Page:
Group turned away for trying to deliver baby wipes to children at detention center
Migrants

An Associated Press report was issued on last week citing inhumane conditions at the U.S. southern border so, naturally, some Americans wanted to help.


According to The Texas Tribune, Austin Savage and five of his friends jumped into an SUV headed toward the border. Their vehicle was stocked with supplies, including over $340 worth of baby wipes, diapers, soap, toys, toothpaste, and other personal hygiene items.

When they arrived at the Clint Border Patrol facility, the group discovered the lobby was closed. Savage recalled that there were eight or 10 Border Patrol agents in the parking lot nearby, but none of them came by to assist the do-gooders.

“A good friend of mine is an immigration attorney, and he warned us that we were going to get rejected,” Savage said. “We were aware of that, but it’s just the idea of doing something as opposed to passively allowing this to occur.”

“It makes me feel powerless knowing there’s children taking care of toddlers and little kids,” said Gabriel Acuña. “Knowing what’s happening in your community and that you can’t give these kids supplies to clean or clothe themselves — it’s heartbreaking. For God’s sake, they’re kids, man."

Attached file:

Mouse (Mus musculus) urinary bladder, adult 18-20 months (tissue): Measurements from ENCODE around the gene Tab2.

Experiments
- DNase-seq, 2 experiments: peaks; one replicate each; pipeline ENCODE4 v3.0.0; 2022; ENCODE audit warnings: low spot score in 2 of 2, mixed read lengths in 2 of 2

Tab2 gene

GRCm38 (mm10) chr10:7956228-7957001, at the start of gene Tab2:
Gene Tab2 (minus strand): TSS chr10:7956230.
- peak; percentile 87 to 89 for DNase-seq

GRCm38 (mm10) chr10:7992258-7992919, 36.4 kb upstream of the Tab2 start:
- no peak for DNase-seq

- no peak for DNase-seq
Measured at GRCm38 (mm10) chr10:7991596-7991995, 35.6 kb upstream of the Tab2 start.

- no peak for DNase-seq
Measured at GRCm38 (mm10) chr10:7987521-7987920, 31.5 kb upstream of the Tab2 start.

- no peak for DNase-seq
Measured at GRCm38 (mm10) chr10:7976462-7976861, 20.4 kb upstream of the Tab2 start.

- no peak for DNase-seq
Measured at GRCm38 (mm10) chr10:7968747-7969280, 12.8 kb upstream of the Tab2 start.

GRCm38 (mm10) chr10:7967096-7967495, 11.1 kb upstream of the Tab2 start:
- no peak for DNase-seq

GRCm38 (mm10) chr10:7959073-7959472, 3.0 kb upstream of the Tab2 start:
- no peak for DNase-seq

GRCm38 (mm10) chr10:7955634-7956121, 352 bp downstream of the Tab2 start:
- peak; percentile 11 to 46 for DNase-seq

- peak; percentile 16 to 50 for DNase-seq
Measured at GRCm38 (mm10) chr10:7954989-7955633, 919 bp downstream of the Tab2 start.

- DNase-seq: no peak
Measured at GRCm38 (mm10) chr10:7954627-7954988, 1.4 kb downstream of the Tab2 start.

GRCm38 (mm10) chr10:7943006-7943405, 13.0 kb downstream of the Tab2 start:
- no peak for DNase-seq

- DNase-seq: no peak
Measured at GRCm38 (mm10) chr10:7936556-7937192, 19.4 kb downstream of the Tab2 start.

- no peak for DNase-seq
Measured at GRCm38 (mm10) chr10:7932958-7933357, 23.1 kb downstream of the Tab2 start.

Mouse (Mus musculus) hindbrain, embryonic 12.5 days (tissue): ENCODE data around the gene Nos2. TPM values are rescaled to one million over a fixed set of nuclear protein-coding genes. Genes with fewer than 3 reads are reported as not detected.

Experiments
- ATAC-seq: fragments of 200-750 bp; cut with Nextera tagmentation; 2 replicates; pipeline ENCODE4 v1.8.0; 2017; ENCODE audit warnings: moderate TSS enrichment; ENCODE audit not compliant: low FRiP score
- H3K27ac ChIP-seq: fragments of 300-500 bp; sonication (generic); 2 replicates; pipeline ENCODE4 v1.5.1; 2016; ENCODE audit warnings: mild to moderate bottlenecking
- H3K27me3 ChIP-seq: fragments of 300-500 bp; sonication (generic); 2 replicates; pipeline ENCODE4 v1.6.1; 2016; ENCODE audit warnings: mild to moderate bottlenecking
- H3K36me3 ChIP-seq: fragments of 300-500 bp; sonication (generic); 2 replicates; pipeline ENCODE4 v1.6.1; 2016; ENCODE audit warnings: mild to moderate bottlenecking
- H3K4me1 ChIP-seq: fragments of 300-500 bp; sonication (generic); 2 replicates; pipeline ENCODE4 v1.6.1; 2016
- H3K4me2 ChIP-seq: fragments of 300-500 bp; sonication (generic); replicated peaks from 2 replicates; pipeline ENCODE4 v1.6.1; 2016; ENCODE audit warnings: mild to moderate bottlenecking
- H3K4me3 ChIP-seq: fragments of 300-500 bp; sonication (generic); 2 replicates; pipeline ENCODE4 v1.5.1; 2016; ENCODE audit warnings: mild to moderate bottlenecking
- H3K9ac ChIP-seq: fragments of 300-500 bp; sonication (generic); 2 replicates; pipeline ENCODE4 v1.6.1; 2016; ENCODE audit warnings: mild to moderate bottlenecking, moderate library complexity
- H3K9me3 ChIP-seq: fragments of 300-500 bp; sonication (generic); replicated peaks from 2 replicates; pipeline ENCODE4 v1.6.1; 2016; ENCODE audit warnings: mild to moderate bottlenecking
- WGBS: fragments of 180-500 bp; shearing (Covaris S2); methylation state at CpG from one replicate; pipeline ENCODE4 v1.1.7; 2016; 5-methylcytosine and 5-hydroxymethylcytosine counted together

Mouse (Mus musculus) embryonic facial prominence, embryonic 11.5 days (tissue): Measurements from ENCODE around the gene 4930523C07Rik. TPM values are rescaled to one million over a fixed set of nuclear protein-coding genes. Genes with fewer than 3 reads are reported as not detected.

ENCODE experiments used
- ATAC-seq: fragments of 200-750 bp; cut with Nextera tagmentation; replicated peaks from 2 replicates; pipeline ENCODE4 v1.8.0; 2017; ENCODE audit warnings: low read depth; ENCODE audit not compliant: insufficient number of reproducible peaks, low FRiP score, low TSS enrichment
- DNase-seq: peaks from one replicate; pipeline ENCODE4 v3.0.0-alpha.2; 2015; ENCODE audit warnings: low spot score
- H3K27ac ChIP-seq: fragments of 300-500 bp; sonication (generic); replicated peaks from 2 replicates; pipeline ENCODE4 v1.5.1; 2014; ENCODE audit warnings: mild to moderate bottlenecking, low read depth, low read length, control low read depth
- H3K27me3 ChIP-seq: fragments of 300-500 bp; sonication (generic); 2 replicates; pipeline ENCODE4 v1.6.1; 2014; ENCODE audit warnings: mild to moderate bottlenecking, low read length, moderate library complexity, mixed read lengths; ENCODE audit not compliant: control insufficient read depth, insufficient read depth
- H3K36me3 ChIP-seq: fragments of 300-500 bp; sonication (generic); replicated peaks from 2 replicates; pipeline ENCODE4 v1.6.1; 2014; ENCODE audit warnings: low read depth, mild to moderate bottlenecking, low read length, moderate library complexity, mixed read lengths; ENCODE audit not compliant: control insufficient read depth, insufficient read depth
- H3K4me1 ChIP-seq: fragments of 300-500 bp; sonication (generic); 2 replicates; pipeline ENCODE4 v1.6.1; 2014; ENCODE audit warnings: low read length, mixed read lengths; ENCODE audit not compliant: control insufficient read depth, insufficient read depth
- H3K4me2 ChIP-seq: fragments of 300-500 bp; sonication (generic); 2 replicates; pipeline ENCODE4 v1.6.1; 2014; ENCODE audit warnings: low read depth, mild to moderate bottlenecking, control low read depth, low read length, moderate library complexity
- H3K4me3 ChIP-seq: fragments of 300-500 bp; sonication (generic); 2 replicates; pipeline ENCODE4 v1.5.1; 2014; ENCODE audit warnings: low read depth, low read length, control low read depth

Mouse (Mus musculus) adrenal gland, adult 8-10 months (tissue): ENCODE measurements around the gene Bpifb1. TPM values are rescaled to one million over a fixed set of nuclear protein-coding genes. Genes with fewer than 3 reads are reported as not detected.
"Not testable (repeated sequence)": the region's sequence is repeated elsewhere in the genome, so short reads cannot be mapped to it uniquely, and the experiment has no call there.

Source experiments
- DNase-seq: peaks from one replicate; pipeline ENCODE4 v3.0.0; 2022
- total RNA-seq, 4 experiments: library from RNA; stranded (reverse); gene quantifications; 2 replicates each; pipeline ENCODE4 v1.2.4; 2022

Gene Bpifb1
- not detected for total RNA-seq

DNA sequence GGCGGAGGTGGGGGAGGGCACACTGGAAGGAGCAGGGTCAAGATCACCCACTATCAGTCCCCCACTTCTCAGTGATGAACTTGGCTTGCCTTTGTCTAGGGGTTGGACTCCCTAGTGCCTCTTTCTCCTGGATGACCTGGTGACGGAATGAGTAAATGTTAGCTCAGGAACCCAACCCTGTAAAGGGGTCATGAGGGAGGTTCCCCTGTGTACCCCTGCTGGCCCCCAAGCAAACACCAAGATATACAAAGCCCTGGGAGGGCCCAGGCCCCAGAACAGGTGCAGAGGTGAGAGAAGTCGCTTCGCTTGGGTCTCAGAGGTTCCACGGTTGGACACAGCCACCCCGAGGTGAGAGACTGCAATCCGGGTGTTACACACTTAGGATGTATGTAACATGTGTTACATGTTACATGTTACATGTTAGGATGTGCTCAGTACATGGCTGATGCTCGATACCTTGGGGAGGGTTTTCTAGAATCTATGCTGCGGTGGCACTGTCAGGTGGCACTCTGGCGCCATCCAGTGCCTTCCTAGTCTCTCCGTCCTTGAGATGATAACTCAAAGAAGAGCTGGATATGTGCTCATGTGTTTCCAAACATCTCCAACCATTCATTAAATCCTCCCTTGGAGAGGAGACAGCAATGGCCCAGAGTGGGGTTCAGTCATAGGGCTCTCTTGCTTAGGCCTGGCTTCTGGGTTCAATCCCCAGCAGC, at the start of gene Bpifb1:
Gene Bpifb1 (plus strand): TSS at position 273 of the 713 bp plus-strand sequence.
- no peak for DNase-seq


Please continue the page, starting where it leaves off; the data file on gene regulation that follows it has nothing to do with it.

Just last week, an attorney for the U.S. Department of Justice argued in court that the government shouldn’t be required to give migrant children inside Border Patrol detention facilities toothbrushes, soap, towels or showers.

A legal team interviewed 60 children at the facility near El Paso that has become the latest place where attorneys say young migrants are describing neglect and mistreatment at the hands of the U.S. government. They are now warning the public that kids are taking care of kids, and there’s inadequate food, water and sanitation for the 250 infants, children and teens at the Border Patrol station

Data obtained by The Associated Press showed that on Wednesday there were three infants in the station, all with their teen mothers, along with a 1-year-old, two 2-year-olds and a 3-year-old. There are dozens more under 12. Fifteen have the flu, and 10 more are quarantined.

Three girls told attorneys they were trying to take care of the 2-year-old boy, who had wet his pants and had no diaper and was wearing a mucus-smeared shirt when the legal team encountered him.

“A Border Patrol agent came in our room with a 2-year-old boy and asked us, ‘Who wants to take care of this little boy?’ Another girl said she would take care of him, but she lost interest after a few hours and so I started taking care of him yesterday,” one of the girls said in an interview with attorneys.

Watch the video below to see more firsthand.